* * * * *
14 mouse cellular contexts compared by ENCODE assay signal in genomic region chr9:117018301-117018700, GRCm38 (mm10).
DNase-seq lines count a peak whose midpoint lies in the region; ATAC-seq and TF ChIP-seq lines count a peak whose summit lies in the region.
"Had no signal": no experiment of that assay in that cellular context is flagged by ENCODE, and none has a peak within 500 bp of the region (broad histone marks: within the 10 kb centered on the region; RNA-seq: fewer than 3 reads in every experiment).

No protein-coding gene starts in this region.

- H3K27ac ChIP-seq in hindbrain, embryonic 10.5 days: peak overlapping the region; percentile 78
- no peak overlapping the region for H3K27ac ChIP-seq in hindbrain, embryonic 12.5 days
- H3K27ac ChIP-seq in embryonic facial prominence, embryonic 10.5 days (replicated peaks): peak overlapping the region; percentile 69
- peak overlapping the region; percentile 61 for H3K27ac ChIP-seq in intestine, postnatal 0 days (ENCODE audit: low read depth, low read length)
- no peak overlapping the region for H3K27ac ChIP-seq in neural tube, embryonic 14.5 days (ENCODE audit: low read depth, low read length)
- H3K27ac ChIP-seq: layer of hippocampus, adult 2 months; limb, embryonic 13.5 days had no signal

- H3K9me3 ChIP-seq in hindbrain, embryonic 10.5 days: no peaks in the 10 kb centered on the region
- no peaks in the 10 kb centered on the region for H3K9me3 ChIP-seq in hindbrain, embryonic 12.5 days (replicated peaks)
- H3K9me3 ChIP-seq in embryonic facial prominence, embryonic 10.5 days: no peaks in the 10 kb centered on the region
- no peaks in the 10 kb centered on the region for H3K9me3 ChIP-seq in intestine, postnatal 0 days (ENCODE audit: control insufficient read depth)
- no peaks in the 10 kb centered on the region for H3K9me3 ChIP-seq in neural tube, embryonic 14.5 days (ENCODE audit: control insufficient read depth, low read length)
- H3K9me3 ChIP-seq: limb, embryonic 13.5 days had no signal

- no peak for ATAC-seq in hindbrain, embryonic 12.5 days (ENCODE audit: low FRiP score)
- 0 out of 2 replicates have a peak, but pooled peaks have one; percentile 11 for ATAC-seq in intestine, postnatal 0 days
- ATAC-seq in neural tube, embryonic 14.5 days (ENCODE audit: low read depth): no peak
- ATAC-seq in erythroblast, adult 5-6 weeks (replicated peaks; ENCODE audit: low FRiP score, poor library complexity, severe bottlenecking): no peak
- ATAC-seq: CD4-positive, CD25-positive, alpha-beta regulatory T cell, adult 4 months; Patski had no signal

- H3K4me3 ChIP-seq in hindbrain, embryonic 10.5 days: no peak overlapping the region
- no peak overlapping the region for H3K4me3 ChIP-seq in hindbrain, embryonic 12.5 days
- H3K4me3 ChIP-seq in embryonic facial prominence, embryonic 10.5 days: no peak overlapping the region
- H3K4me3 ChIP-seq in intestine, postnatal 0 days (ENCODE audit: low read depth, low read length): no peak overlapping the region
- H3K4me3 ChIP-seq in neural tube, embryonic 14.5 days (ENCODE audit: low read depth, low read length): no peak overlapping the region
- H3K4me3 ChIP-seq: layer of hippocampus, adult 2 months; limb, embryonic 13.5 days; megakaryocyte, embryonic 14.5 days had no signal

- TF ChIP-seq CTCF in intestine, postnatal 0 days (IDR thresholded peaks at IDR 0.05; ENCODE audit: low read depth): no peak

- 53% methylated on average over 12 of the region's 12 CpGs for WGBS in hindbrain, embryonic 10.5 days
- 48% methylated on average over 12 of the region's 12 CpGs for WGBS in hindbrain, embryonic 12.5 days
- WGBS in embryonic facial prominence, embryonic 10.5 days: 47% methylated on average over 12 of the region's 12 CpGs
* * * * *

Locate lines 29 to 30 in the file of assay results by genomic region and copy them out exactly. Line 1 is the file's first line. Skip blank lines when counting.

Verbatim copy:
- 53% methylated on average over 12 of the region's 12 CpGs for WGBS in hindbrain, embryonic 10.5 days
- 48% methylated on average over 12 of the region's 12 CpGs for WGBS in hindbrain, embryonic 12.5 days